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Fake journalist website backs further use of AI in news industry

A local website launched with fake journalist profiles has backed the use of artificial intelligence in the news industry – despite a previous pledge to stop publishing AI-created content.

The Bournemouth Observer, which was exposed for creating questionable AI-created content in an HTFP investigation earlier this month, has welcomed the rumoured launch of Genesis, a new robot tool from Google designed specifically to write news stories.

In an editorial welcoming the project, the Observer has claimed AI can be used to help journalism “without compromising the essence and integrity of news reporting”.

Editor Paul Giles previously denied posting fictional stories onto the site, but admitted some of the content had been “polished” with AI, as well as using what he termed “creative placeholders” to fill blank spaces.


The homepage of the Bournemouth Observer

The homepage of the Bournemouth Observer

His admission came after police failed to find any record of two incidents the Observer had reported.

Following our probe, Mr Giles announced he was set to remove references to the title being a “newspaper” and focus instead on blogging, although dedicated ‘News’ and ‘Headlines’ channels still appear on the site.

In its editorial, the Observer said: “The Bournemouth Observer welcomes this pioneering move by Google.

“It signifies our industry’s readiness to adopt such technological innovations that hold the promise to significantly enhance the role of the journalist without compromisng the essence and integrity of news reporting.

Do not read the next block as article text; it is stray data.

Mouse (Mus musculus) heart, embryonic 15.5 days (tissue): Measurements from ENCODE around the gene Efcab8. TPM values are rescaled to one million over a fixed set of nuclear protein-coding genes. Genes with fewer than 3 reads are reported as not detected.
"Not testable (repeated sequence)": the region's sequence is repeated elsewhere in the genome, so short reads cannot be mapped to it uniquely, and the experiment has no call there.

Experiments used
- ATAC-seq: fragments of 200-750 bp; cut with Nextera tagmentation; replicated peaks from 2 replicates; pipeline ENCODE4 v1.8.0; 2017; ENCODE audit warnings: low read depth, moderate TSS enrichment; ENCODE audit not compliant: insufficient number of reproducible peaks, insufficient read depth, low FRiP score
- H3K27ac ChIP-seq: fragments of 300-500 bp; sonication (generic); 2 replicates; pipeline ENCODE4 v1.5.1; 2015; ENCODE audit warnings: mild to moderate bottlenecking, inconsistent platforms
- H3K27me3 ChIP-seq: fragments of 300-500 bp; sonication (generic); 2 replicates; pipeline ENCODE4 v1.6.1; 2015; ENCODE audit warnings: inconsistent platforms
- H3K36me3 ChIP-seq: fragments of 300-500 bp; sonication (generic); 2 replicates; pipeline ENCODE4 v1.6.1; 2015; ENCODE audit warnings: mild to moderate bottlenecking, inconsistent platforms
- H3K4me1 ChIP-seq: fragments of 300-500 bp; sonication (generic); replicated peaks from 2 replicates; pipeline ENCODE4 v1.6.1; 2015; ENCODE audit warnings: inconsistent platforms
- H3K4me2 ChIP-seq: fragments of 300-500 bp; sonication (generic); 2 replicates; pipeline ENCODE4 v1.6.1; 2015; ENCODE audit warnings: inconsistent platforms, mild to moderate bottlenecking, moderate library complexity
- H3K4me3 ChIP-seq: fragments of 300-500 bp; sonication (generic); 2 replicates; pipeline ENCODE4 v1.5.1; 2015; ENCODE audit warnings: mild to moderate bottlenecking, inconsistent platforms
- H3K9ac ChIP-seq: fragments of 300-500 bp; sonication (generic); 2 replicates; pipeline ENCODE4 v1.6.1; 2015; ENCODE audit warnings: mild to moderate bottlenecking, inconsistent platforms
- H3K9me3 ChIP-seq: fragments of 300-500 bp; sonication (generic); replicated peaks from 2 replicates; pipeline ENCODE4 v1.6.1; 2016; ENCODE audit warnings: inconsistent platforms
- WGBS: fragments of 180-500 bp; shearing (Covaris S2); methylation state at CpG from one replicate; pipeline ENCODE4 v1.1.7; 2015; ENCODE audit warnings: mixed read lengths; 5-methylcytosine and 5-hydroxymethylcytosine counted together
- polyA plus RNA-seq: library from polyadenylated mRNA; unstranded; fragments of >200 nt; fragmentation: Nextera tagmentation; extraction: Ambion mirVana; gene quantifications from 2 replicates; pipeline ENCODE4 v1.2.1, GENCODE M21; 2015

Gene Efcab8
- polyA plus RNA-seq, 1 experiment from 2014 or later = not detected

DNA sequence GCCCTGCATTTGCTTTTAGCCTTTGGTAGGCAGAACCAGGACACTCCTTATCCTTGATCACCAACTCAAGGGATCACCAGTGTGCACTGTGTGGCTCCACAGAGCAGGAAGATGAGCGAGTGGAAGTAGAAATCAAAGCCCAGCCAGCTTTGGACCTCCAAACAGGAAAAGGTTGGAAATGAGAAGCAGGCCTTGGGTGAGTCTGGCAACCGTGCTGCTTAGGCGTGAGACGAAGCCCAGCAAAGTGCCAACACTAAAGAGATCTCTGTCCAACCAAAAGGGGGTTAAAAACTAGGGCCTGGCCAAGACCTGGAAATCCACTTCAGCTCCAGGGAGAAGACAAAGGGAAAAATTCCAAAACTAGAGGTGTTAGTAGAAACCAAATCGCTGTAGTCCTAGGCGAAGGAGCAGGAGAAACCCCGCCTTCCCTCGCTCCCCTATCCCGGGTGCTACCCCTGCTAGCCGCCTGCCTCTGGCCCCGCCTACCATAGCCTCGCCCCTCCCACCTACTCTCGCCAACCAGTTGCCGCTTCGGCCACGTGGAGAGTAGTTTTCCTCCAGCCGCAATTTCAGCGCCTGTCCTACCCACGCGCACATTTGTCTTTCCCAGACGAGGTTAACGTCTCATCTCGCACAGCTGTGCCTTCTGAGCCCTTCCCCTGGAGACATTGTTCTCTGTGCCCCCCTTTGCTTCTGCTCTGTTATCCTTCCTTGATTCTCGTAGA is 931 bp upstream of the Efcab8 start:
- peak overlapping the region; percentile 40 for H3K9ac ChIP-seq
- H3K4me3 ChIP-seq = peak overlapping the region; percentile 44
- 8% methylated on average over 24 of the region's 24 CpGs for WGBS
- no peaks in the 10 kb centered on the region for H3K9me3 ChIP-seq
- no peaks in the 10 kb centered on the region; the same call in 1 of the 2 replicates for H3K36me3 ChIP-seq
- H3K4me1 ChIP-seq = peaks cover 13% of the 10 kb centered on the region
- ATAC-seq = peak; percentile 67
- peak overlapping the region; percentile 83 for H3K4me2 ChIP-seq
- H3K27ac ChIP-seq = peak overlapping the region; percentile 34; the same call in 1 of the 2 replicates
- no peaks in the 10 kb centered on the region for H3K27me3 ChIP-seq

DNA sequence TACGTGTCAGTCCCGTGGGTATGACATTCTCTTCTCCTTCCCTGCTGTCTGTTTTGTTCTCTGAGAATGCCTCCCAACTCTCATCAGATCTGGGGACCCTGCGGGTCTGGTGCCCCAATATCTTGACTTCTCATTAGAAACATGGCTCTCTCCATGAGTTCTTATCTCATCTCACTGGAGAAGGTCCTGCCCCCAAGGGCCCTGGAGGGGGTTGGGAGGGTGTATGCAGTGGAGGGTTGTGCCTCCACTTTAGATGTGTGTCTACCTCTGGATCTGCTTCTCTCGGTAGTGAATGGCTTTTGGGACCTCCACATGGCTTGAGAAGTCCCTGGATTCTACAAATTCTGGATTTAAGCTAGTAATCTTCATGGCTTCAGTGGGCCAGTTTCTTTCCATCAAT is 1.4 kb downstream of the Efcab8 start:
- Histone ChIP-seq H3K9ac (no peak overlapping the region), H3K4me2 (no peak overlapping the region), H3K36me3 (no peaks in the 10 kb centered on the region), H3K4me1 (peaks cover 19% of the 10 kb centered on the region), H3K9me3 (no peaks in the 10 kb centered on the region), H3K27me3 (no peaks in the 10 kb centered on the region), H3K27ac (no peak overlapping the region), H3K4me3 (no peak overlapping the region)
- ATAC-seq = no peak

“The evolution of journalism continues, and with AI at the forefront, we look forward to a future where technology and human ingenuity collaborate to deliver accurate, compelling, and high-quality news stories.”

The Observer was originally launched last month with bizarrely-written profiles of 11 ‘journalists’ it claimed to have on staff, including “esteemed editor” David Roberts and “middle-aged journalist” Simon Foster.

However an investigation by HTFP revealed it had used photos from a stock picture archive to illustrate the profiles which Mr Giles later admitted were “pseudonyms”.

We also revealed that the Observer is linked through its IP address to a series of other Dorset businesses including an antiques shop, of which Mr Giles is listed as owner on LinkedIn, a digital marketing operation and a life coaching business.

He subsequently confirmed his intention to move the Observer, which offers advertising opportunities for readers, away from being a news-based project towards being a blog.

HTFP has approached the Observer for further comment.